Archive for September, 2008

Marquardt and Kanter on the Daily Habit

Tuesday, September 30th, 2008

Homegirls gettin’ some love!

FUEL TV’s The Daily Habit

In case you missed it, Liquid Force Maven’s own Shelby Kantar and Melissa Marquardt recently appeared on FUEL TV’s the Daily Habit. The girls were up at the studios in LA to discuss their new ’09 pro-model boards/bindings, what’s happening in the next few months, and all things Maven related! Check out FUEL TV as they’ll be re-running the show regularly over the next few weeks.

The Vandall Reflects on the ‘Wonder Years’

Tuesday, September 9th, 2008

I ran across this ask Randy a question column on wakeworld and thought it was a pretty cool reflection of the early years in the sport. Check it.

just curious how today compares (if at all) with the ground y’all broke in the early years of the sport’s progression?

Wakeboarding life today is something completely different than wakeboarding life during the “early years of the sport’s progression.” It’s a complex evaluation because 10 years ago I was going through puberty and experiencing life for the first time as a youngster, going through my wonder years so to speak. Looking back at that whole time period invokes somewhat of a mystical feeling. That romanticized memory is due in part to the fact that I was coming of age alongside the legends of the sport, whom I idolized, and partly to the fact that I was in a drug and alcohol-induced haze most of the time.

No matter whose perspective is being offered, I doubt anyone could argue that the years surrounding Byerly and Gator winning the Worlds on the Flight 69, when Nelson was on top of his game and when we were scaring the hell out of the ski community for the first time was wakeboarding’s golden era. We were all about having fun and doing crazy looking things that had never been seen before. There was no corporation sponsored club event to attend in order to keep up appearances and grease palms. Most nights were spent looking for a good time and a house party or chilling to the sounds of Skynard and a campfire blazing alongside the river.

The wakeboarding personalities of the time all offered a unique take on life and the energy in the boats was raw and untamed. Who would have thought that the channeled angst of this group of misguided youth would have spawned what has now become an entire bustling industry. None of us really approached wakeboarding as a business or a career. We never expected wakeboarding would eventually cross paths with that of the rap/hip-hop world or that we could become legitimate business owners and team managers. It was more like we were all along for the crazy ass ride and had no idea where it was leading us.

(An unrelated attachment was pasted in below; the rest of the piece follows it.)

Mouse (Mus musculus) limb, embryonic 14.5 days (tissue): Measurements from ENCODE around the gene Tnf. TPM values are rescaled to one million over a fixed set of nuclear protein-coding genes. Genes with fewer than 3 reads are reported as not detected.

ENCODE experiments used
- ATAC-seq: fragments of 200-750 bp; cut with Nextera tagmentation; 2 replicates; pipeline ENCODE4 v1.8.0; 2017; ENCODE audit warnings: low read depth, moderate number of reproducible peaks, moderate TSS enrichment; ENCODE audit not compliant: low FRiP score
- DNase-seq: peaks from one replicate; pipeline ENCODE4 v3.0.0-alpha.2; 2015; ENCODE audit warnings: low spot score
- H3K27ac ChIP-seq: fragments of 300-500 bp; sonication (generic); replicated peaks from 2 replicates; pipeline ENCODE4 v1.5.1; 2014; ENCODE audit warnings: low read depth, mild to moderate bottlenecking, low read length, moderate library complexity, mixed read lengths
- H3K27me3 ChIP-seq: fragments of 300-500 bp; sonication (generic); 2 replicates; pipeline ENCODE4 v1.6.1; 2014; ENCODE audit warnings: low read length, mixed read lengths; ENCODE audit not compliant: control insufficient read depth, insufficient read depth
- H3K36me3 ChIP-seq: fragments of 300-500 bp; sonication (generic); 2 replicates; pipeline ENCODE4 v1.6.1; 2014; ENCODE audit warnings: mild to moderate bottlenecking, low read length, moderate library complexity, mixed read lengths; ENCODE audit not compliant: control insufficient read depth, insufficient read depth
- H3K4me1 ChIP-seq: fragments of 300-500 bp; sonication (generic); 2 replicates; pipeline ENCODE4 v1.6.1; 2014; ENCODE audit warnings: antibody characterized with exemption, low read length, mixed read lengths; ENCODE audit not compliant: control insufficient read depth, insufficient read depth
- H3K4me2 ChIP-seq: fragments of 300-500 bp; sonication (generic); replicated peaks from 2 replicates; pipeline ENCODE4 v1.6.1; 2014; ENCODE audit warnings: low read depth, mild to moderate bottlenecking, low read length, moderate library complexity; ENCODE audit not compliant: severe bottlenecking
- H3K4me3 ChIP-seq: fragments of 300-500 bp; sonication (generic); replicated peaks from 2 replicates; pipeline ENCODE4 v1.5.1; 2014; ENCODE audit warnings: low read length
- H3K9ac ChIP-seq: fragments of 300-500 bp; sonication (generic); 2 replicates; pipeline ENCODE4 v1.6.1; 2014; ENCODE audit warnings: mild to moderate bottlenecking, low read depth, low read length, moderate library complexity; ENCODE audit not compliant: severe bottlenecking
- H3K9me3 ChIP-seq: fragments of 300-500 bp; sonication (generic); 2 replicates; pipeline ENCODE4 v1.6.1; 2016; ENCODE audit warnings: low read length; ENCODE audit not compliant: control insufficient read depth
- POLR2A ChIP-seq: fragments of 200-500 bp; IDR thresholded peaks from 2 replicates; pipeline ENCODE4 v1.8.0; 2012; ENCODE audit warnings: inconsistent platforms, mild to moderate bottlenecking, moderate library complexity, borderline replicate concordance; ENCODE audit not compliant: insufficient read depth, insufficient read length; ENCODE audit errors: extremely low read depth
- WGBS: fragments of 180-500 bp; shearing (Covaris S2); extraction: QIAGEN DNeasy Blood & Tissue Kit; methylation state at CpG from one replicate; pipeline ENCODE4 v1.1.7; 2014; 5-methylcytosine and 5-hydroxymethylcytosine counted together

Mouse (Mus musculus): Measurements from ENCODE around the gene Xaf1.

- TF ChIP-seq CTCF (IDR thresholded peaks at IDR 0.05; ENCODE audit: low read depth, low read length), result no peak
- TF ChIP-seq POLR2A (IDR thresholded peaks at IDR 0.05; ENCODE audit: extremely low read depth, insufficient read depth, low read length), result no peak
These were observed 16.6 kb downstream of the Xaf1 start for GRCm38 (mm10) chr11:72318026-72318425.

So to answer your question, wakeboarding life today doesn’t compare at all to wakeboarding life back then. I do feel truly blessed to have been a part of the sport during its magical incubation period and still be a relevant rider/business person in the commerce that the activity of wakeboarding has become today.

Do you feel more or less inspired by the newer riders?

The talent in wakeboarding today is amazing. Do I feel as inspired by the top athletes in the sport today as I did by my superheroes back in the day? No. It doesn’t really matter though because I haven’t been drawing inspiration for my riding from this sport for many years.

Does the fact that you’re not the “kid” in the boat change the way you approach your riding?

The fact that I’m not the “kid” in the boat doesn’t necessarily change the way I approach my riding, but it does change the way I behave in the boat. I’m not the little turd that has to be coaxed into riding the early morning session. I’m not the kid sitting shotgun and sleeping while the older guys drive and do all the work. Even though I now have seniority, I feel like I have to step up and show the younger riders what it takes to make it in this industry.

In your opinion, how does the new wave of riders compare with the guys who laid the foundation in the first place?

I think I’ve clearly explained the mind state of us that laid the foundation. The new wave of riders are more athletic, serious and goal-oriented. Riders nowadays aren’t riding to tweak their board in a way no one has ever tweaked it. They are riding to build an arsenal of check cutting sponsors. Riders today don’t ride, they train. They train three to five times daily. They train to be consistent. They train to be the wakeboarder on Fuel TV mounting the podium. They train to be the next rider with a line of signature products and a pro model boat wrap.

Do any of today’s riders remind you of the older guys who don’t strap in anymore?

No, I don’t see any similarities between the current wakeboard stars and that of the past. That’s not to say there isn’t any riding out there that is jaw dropping and inspirational. It’s just a different time with different mind sets and different goals. Every now and then you can spot the influence of Greg Nelson’s flawless toeside frontside melon 360 or Gator’s gigantic hoochie glides or Byerly’s stylish hook. There are a select few like Ben Greenwood, the Valdez bros, Collin Harrington and Lyman that appear to have captured a spark from the once roaring fire of soul that ignited this sport.

Valla Con Dios

(the complete article is at